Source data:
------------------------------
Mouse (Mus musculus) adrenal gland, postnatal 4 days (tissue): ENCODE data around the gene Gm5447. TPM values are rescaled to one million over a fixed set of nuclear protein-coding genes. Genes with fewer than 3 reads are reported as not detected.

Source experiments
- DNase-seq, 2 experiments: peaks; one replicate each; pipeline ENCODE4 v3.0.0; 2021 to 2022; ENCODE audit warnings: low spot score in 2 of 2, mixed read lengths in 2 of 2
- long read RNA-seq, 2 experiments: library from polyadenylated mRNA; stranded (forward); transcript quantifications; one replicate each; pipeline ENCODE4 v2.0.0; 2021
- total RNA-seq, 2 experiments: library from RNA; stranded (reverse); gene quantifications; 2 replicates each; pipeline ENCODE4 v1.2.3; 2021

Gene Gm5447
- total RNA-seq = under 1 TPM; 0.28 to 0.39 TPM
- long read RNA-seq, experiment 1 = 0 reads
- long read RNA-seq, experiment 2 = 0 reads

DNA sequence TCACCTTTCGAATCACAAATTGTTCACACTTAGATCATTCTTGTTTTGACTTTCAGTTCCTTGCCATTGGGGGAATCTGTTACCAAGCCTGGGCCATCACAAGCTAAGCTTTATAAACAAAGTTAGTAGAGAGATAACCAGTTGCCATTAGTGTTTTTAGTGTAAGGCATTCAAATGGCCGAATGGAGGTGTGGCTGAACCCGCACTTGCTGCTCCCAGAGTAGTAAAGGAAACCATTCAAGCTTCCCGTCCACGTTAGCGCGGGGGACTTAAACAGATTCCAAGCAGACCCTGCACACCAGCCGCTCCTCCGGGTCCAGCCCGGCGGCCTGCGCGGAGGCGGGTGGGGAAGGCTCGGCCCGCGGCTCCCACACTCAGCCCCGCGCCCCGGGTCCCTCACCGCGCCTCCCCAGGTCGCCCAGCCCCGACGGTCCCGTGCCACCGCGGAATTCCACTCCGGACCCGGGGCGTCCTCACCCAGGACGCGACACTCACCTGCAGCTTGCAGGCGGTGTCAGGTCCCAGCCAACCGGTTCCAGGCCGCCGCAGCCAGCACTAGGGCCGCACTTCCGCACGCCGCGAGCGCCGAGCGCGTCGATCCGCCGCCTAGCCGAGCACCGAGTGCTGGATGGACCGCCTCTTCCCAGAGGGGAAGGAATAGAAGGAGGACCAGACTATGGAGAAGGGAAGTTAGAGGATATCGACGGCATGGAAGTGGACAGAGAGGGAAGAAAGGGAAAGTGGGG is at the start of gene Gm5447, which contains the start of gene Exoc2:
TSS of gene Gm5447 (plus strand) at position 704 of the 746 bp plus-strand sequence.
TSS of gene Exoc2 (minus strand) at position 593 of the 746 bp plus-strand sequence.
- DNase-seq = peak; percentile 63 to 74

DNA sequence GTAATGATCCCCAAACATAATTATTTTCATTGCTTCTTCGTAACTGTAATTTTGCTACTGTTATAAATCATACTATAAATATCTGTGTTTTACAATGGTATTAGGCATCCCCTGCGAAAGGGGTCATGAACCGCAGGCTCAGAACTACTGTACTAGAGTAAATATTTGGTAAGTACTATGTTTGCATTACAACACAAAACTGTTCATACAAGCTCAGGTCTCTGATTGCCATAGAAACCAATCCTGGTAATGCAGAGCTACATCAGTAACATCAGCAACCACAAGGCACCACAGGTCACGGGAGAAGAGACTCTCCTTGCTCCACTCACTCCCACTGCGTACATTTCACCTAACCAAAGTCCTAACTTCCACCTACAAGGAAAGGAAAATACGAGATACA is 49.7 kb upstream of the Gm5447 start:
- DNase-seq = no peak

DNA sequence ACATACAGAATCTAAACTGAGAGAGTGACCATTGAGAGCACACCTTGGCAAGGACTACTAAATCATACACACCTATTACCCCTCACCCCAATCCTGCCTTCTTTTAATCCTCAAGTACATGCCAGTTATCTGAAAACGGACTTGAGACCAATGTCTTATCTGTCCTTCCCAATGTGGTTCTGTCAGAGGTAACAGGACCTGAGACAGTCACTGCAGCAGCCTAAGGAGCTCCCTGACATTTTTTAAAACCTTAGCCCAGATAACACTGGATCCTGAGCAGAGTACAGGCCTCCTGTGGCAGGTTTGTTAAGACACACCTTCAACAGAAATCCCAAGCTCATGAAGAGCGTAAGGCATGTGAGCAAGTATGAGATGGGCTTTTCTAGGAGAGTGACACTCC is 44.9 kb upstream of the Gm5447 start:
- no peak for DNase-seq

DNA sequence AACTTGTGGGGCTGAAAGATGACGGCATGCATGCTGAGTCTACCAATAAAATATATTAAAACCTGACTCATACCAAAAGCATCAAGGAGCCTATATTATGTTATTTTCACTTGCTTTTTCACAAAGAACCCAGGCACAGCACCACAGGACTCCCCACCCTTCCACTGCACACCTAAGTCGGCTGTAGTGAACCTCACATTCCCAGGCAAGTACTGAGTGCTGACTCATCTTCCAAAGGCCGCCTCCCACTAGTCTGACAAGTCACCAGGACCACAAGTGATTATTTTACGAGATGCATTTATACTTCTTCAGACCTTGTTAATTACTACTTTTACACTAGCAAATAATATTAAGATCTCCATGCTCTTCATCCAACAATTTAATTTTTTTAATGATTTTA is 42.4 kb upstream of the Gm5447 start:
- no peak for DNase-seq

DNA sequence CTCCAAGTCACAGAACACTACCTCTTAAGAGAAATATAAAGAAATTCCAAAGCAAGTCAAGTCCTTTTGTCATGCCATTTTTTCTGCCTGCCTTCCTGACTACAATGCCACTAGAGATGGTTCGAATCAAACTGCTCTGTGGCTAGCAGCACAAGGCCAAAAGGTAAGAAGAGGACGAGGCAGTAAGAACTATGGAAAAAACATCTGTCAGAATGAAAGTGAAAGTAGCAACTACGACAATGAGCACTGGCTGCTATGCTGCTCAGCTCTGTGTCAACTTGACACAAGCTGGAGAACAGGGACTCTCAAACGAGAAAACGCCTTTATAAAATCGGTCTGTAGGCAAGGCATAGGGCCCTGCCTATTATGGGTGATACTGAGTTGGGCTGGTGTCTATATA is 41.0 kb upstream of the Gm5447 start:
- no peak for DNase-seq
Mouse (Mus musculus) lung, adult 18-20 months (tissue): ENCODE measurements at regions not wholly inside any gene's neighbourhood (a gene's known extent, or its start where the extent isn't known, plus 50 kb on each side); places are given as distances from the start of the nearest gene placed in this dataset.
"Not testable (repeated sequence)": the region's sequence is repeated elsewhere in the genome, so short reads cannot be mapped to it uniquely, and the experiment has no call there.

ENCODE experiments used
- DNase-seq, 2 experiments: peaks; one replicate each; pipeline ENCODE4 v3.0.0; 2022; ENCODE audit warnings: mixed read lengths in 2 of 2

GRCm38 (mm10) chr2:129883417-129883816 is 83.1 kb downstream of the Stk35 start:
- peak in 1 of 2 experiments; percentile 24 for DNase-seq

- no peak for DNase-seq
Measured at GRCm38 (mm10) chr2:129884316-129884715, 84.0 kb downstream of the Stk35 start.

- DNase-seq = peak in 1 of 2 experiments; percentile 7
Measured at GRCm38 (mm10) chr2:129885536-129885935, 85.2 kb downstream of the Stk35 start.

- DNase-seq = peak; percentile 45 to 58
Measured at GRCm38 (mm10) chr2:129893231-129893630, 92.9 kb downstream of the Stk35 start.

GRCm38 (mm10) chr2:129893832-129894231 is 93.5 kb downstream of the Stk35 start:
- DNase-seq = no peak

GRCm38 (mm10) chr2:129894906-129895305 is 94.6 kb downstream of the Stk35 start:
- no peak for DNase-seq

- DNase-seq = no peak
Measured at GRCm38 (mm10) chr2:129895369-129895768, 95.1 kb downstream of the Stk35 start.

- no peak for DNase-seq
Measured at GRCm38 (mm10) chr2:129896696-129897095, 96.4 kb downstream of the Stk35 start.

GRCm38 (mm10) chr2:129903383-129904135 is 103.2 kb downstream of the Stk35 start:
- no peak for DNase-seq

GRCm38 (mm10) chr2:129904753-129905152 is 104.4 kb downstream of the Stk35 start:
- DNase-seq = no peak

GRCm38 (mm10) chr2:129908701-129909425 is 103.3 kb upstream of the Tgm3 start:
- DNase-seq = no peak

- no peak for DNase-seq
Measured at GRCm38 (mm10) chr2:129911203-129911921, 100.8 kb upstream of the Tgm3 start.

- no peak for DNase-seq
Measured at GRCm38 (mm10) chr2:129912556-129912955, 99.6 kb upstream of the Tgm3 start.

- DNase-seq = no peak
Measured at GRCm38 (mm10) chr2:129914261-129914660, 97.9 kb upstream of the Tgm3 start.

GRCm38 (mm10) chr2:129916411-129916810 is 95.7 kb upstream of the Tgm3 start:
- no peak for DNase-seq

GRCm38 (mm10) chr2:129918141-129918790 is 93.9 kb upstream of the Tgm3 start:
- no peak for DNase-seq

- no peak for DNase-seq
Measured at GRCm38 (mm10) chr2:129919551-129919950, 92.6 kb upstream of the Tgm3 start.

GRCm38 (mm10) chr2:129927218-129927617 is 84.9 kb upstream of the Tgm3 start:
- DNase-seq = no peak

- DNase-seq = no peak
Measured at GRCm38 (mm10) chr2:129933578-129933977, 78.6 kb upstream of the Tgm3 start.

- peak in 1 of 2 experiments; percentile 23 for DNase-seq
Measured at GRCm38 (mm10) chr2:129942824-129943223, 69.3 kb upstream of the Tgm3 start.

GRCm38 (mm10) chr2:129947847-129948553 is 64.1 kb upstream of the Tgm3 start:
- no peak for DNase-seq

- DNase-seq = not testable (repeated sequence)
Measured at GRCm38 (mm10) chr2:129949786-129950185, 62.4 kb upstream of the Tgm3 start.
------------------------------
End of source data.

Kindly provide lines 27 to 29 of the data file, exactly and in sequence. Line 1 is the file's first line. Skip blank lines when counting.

- peak in 1 of 2 experiments; percentile 24 for DNase-seq

- no peak for DNase-seq
Measured at GRCm38 (mm10) chr2:129884316-129884715, 84.0 kb downstream of the Stk35 start.